Yad Vashem | Attraction Guides | History Hit

Yad Vashem

Jerusalem, Jerusalem District, Israel

Sarah Roller

24 Nov 2020

About Yad Vashem

Yad Vashem in Jerusalem is a museum and Israel’s official memorial to the victims of the Holocaust.

History of Yad Vashem

Beginning with the persecution of the Jews in Germany in 1933, the Nazi Party, under the leadership of Adolf Hitler, began a campaign in which Jews and other social and ethnic groups were taken into forced labour and extermination camps, suffering torture, intolerable conditions and mass executions. Over six million Jews died during the Holocaust, and at least five million people from other ethnic or social groups which the Nazis also deemed ‘undesirable’ were murdered alongside them.

The founding of the State of Israel is inextricably linked with this event, and Yad Vashem was established in 1953 – the name comes from Isaiah 56:5, and literally means ‘a memorial and a name’.

Yad Vashem today

Most visitors to Yad Vashem spend their time at the Holocaust History Museum – it’s incredibly moving and worth visiting. Unlike other Holocaust memorial sites, Yad Vashem details the events which preceded the Holocaust, and explains how and why anti-Semitism was so prevalent across Europe around this period. It tells the story of this grim and tragic chapter of history through exhibits including photographs, victims’ accounts, art installations and information panels.

The Hall of Names remains one of the most moving parts of the whole sight, and it’s not unusual to see people leaving in tears: the hole in the floor symbolises all of those who died whose names will never be known as everyone who might have remembered or mourned them perished too. It’s hard to find the words to describe the harrowing nature of some of what’s on display, but this makes Yad Vashem all the more important a site to visit and remember.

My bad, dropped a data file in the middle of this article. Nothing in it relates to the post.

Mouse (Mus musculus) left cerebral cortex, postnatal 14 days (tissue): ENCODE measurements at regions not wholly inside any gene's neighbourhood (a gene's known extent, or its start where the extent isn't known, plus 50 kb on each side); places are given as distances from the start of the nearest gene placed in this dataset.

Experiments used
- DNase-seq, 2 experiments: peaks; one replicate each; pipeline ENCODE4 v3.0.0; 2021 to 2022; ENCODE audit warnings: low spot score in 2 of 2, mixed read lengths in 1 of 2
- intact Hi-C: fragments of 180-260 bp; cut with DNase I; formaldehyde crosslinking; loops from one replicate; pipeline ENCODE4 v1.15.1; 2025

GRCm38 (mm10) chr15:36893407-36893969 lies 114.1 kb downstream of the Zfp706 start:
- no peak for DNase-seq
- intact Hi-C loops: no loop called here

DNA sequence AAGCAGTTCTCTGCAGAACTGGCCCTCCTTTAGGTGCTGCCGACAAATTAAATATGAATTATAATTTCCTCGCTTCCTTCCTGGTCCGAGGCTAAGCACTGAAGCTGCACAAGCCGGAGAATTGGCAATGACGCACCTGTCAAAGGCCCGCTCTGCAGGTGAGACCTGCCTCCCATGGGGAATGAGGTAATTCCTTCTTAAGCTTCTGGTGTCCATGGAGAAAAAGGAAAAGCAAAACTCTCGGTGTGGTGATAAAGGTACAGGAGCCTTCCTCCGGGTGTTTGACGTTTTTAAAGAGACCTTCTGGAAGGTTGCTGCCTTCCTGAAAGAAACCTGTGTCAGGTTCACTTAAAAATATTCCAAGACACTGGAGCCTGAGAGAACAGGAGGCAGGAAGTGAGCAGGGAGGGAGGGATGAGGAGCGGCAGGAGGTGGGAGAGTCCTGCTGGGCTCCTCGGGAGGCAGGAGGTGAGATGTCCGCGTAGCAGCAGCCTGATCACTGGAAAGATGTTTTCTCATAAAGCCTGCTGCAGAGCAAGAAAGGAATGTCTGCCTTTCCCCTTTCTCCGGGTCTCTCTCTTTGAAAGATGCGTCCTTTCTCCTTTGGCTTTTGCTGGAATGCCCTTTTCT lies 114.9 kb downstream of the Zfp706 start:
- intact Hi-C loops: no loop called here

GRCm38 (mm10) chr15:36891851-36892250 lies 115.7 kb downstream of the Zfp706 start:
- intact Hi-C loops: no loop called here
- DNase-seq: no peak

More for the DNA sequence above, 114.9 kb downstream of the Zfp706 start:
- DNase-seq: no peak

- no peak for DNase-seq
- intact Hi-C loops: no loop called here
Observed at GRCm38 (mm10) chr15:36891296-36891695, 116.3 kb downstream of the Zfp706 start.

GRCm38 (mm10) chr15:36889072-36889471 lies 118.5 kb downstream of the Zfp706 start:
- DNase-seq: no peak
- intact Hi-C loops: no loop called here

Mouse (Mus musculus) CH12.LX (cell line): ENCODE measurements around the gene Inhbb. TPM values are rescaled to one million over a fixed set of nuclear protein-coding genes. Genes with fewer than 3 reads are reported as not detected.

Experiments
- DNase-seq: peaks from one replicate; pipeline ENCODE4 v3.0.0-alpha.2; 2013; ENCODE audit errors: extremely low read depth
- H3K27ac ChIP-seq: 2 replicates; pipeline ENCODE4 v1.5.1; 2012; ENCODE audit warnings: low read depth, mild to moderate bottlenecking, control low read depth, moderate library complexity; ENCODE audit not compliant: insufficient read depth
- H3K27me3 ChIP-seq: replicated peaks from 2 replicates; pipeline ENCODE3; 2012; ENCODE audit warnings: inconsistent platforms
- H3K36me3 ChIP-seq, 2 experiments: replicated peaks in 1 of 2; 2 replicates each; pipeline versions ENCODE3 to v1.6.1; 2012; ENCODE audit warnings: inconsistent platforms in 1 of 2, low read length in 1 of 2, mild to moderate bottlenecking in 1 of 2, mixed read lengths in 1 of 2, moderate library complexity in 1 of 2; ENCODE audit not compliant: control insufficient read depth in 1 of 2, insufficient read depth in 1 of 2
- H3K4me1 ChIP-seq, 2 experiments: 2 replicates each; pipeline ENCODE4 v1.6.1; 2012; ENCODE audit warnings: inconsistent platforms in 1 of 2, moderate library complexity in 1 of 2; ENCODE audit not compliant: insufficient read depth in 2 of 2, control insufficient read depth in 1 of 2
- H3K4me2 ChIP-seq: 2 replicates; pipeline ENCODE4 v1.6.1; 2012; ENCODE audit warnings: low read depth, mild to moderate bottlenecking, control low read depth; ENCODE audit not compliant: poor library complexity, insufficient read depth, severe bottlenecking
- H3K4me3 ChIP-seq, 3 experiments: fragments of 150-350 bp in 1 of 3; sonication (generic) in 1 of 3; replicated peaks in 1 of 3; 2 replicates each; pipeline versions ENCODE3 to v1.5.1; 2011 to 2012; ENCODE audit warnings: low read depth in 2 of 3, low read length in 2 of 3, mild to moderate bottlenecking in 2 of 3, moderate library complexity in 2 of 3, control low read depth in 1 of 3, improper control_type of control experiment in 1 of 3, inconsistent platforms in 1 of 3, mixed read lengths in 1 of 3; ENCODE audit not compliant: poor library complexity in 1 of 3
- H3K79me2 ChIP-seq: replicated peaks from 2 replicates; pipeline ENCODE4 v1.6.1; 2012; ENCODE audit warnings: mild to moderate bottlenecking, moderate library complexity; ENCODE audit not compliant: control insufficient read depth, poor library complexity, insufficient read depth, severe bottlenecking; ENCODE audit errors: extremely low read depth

Yad Vashem’s founders also wanted to honour gentiles who helped save the lives of Jewish people and in doing so, put their own at risk: they are remembered in the Garden of the Righteous Among the Nations.

The site is closed on Friday afternoons and Saturday: it’s not recommend that you take young children to Yad Vashem: the content isn’t suitable and ultimately, it’s a memorial and a place for sombre learning and understanding.

Getting to Yad Vashem

Yad Vashem is on Mount Herzl, a short way out of the city of Jerusalem. There’s ample parking on site, but you can also catch the train to the JLR Mt Herzl stop. It’s a gentle 10 minute uphill walk from here to the site itself, or you can also wait for the free shuttle bus which runs 3 times an hour. 

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